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An ode to the Valley before it changes - Curbed LA
The San Fernando Valley reminds me of the Los Angeles I knew as a child
sanfernandovalley  thevalley  losangeles  curbedla  photography 
august 2017 by brendanmcfadden
Finding Yaangna, the Ancestral Village of LA's Native People
Los Angeles has the largest Native American population in the US, but of all the tribes represented here, the fewest people belong to the region's own Gabrieleno/Tongva communities. "The first nations people of the Los Angeles Basin covered a significant expanse of territory, reaching north to Malibu, traveling into the southern sectors of Orange County and east into Riverside County, including the four Southern Channel Islands," writes Cindi Moar Alvitre in her LAtitudes essay "Coyote Tours," but their "principal ancestral village" was Yaangna, which "moved along the Los Angeles River for countless generations, before the water was confined and silenced within a concrete sarcophagus, separating the people from that which gives life."
curbed  curbedla  losangeles  yaangna  nativeamericans  history 
january 2016 by brendanmcfadden
The Creation of Beachwood Canyon's Theosophist "Dreamland"
In 1918, LA Times reporter Grace Kingsley went to visit Krotona, the national headquarters of the Theosophical Society. This idealistic community of around 300 or so was nestled in the hills of Beachwood Canyon, above the expanding village of Hollywood.
curbed  curbedla  beachwoodcanyon  theosophism  krotona  hollywood  hollywoodhills  spirituality  religion 
january 2016 by brendanmcfadden
An Architectural Walking Tour of South LA's Stately and Historic West Adams Boul...
West Adams Boulevard runs through what were the some of the most sought-after neighborhoods in Los Angeles at the turn of the Twentieth Century. Doctors, successful entrepreneurs, lawyers, and well-off widows commissioned houses here in styles ranging from Italian Gothic to Alpine Craftsman, and though those neighborhoods have, like the rest of the city, seen highs and lows, there are still so many grand homes that have survived along the boulevard.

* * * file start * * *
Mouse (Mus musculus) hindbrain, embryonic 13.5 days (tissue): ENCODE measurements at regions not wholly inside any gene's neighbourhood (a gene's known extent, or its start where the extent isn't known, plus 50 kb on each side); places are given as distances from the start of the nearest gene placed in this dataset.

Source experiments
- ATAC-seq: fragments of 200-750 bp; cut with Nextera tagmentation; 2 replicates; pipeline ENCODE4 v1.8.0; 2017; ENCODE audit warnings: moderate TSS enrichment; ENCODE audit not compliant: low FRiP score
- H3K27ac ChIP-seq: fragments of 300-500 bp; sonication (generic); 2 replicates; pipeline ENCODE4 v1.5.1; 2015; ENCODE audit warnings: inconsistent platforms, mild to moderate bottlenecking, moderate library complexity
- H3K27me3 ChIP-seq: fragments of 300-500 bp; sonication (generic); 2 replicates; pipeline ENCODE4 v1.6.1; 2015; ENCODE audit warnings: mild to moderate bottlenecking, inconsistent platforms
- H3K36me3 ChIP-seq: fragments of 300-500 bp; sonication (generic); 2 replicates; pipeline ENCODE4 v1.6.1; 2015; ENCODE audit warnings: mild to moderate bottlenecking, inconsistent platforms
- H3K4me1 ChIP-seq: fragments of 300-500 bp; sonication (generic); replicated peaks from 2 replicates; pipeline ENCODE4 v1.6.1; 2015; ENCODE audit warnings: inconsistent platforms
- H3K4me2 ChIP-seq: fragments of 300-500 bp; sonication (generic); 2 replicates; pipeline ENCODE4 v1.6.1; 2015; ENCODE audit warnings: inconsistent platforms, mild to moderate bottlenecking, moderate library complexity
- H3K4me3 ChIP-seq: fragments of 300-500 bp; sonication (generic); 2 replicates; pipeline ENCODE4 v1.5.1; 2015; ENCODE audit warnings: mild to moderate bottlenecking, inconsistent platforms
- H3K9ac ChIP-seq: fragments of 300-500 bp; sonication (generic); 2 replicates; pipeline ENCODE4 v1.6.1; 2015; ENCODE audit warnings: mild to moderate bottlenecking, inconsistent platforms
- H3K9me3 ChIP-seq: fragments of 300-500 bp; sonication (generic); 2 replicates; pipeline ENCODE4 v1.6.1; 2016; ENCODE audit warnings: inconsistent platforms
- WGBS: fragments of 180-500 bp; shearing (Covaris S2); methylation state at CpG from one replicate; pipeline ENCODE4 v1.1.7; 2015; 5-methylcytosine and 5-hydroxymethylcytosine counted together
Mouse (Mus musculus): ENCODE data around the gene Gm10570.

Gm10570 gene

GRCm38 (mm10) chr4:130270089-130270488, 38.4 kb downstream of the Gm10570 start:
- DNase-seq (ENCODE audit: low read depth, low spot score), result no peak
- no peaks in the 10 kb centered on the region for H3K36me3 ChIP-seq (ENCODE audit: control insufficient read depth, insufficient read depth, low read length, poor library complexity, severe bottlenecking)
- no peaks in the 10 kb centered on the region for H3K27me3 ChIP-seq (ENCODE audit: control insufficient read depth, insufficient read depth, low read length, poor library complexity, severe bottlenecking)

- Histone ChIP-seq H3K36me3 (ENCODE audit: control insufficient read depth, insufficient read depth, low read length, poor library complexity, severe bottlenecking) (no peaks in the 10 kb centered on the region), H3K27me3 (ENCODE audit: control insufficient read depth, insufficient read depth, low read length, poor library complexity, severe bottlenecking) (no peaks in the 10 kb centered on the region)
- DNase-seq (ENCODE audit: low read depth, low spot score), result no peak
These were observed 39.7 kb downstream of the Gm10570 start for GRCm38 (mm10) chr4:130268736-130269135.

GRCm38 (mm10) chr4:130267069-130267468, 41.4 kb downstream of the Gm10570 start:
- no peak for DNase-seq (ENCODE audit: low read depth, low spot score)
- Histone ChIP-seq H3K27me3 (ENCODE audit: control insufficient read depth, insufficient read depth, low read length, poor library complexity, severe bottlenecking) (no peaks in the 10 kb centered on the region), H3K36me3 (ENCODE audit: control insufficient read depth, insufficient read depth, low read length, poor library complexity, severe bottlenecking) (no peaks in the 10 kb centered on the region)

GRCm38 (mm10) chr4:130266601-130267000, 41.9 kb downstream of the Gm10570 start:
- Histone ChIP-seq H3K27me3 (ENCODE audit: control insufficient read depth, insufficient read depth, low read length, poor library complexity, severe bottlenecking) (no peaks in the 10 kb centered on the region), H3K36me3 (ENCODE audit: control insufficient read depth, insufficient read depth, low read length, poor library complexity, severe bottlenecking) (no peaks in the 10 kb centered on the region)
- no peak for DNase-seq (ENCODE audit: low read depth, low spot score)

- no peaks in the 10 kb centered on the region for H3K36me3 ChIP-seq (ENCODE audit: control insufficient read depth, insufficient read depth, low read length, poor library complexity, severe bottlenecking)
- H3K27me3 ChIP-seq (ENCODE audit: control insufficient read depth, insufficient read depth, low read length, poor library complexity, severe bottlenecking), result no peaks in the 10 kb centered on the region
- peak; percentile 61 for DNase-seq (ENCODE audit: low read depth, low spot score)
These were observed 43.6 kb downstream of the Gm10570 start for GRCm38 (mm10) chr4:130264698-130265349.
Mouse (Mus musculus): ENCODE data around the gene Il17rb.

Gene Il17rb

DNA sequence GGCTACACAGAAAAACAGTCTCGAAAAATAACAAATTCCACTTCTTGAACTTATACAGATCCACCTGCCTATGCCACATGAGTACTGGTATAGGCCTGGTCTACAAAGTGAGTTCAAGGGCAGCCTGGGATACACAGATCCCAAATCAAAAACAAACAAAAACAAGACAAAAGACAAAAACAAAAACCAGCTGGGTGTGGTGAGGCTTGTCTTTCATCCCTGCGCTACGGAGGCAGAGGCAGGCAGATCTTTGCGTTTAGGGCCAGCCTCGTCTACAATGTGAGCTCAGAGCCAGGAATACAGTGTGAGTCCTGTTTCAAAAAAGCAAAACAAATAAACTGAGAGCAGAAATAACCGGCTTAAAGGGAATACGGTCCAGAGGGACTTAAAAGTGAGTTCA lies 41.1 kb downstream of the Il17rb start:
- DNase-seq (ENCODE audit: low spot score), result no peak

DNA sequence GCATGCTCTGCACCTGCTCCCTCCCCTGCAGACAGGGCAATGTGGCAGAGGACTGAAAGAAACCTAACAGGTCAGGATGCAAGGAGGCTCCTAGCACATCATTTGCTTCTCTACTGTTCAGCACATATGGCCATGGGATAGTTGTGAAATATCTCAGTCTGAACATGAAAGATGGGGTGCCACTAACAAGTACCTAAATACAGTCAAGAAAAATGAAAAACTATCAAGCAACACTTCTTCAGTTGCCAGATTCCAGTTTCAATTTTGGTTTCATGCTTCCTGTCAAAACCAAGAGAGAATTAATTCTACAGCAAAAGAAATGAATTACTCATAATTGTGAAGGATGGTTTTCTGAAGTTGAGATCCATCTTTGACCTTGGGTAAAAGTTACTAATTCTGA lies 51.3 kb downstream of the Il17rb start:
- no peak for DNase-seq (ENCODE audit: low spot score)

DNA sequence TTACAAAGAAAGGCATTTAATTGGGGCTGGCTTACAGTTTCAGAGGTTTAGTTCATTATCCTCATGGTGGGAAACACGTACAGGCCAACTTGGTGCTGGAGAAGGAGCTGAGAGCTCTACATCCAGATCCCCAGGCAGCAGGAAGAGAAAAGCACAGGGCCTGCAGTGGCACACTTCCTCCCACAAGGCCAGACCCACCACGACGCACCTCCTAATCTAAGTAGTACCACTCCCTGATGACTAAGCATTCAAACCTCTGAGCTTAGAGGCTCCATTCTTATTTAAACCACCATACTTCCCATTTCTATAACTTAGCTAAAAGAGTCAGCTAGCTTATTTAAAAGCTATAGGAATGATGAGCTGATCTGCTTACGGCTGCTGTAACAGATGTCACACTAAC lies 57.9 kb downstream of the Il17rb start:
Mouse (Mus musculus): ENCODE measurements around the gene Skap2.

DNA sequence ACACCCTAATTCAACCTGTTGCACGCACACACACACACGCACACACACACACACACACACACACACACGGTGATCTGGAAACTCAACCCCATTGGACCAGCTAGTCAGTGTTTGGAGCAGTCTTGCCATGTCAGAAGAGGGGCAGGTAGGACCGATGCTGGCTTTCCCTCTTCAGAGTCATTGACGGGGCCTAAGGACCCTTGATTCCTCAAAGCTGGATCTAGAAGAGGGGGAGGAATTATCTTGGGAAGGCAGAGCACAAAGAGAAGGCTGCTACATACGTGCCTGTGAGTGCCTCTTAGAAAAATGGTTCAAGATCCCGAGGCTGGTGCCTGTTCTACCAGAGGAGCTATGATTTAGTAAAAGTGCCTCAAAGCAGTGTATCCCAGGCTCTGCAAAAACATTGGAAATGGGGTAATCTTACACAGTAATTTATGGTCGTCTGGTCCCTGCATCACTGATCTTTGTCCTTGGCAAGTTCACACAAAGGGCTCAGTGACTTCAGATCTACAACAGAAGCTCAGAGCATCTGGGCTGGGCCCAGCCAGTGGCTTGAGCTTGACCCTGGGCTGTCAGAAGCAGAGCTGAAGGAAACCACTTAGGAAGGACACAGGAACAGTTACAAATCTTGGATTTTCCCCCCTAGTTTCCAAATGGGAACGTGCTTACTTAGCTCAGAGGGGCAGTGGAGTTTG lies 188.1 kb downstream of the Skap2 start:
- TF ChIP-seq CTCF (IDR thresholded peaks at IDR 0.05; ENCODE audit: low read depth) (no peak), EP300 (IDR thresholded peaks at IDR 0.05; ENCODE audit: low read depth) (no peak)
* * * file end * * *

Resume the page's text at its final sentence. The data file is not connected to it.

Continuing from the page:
curbedla  history  architecture  walkingtour  losangeles  california  westadams 
november 2015 by brendanmcfadden
Touring the Soriano-Designed Lukens House, Miraculously Back From the Near-Dead
When we first saw the Lukens House back in July 2010, it was, judging by photos, pretty well trashed, and had been abated as a nuisance and taken over by the city. Today it's been beautifully and sensitively restored and is making a very pleasant home for its new owner, real estate agent Mike Chapman (he moved in in November last year).
curbedla  architecture  design  losangeles  midcentury  renovation  lukenshouse 
november 2015 by brendanmcfadden
Map: The Strange and Wonderful Lost Amusement Parks of LA
Once upon a time, from the early days of the city until as late as the 1970s and '80s, Los Angeles was home to dozens of more freewheeling amusement parks, where new attractions were added every season and you could ride an alligator, see a macaw on rollerskates, descend into Dante's hell, watch a Civil War sea battle reenactment, drink free beer, and even get medical care for your baby, in between riding the rollercoasters and eating cotton candy.
curbedla  amusementparks  losangeles  history  maps 
november 2015 by brendanmcfadden
People Were Actually Excited to Drive Down the Hollywood Freeway When it Opened ...
LA City Clerk's Youtube account uploaded this video from the December 27, 1950 ceremony which shows the first cars to drive on the new pavement, including the way that, "Immediately afterward traffic began pouring over the freeway," as an LA Times account of the ceremony said.
video  losangeles  freeway  1950  curbedla  transportation 
august 2015 by brendanmcfadden
Mt. Washington's Famed Modern Pilot House Asks $1.125M
Before architects A. Quincy Jones and Whitney Smith, and engineer Edgardo Contini went to work on Brentwood's renowned Modern architecture community Crestwood Hills, they built this aptly named Pilot House in Mt. Washington (itself an "architecturally blessed" enclave) to show "how well-designed homes could be built on steep hillside lots."
curbedla  realestate  architecture  mtwashington  losangeles  history 
august 2015 by brendanmcfadden
25 Photos of the Los Angeles River Before It Was Paved in 1938
This is the year and especially the summer of the Los Angeles River--on January 1, it officially became a river again (not just a flood control channel); this May it opened for recreation for the first time in 75 years; at the end of this month the Army Corps of Engineers will announce their plans for some kind of enormous makeover that could involve unpaving large sections; and it finally just feels like there's a critical mass of politicians, planners, architects, and plain old Angelenos who are working to make the river great.
history  losangeles  photographs  curbedla  losangelesriver  river 
april 2015 by brendanmcfadden
Who Will Revive Old Hollywood's San Berdoo Resort Getaway?
The six-story Art Deco resort where Hollywood elites went in the '30s and '40s to honeymoon, enjoy the natural hot springs, and frolic in a wavy-edged pool is poised for a long-awaited revival in glorious San Bernardino, says the LA Times.
curbedla  losangeles  history  architecture 
february 2015 by brendanmcfadden

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